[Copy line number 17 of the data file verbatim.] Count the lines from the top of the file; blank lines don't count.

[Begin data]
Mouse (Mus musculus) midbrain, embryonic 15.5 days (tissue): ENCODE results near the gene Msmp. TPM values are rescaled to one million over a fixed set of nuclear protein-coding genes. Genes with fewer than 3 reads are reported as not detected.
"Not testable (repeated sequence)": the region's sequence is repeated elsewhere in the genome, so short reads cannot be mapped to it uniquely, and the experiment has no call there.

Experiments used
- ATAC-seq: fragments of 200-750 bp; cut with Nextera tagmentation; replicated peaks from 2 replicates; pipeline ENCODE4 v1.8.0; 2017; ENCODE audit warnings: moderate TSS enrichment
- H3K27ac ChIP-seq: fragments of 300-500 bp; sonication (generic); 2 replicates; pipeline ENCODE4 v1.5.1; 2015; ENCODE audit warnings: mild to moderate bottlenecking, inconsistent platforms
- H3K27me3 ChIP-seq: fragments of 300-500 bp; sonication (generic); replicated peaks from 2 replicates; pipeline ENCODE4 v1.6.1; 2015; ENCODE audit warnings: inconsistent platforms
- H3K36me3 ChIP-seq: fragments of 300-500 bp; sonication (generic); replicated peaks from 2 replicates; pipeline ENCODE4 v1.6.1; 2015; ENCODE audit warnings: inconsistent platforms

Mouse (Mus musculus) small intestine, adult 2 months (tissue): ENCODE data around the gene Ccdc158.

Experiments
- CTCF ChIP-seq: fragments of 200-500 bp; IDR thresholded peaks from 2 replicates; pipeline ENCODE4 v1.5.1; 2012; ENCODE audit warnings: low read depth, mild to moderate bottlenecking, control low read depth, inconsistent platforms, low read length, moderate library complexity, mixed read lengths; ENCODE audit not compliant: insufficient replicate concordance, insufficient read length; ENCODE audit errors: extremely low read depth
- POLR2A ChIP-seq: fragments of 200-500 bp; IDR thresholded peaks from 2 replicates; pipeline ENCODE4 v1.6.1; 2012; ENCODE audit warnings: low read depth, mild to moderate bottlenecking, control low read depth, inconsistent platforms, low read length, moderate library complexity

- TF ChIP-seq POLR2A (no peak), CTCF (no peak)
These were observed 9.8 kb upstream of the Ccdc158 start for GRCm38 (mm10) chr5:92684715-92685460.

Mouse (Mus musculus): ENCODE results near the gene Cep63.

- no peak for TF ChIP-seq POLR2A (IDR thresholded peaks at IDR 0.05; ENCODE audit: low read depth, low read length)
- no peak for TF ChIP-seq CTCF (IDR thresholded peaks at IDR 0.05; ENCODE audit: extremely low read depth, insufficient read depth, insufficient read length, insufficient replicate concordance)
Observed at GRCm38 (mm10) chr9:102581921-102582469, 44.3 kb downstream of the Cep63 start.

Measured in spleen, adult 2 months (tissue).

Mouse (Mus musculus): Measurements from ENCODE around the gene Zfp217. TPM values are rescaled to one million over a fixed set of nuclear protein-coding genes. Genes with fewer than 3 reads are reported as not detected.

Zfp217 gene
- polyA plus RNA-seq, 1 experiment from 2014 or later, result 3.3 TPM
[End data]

Observed at GRCm38 (mm10) chr9:102581921-102582469, 44.3 kb downstream of the Cep63 start.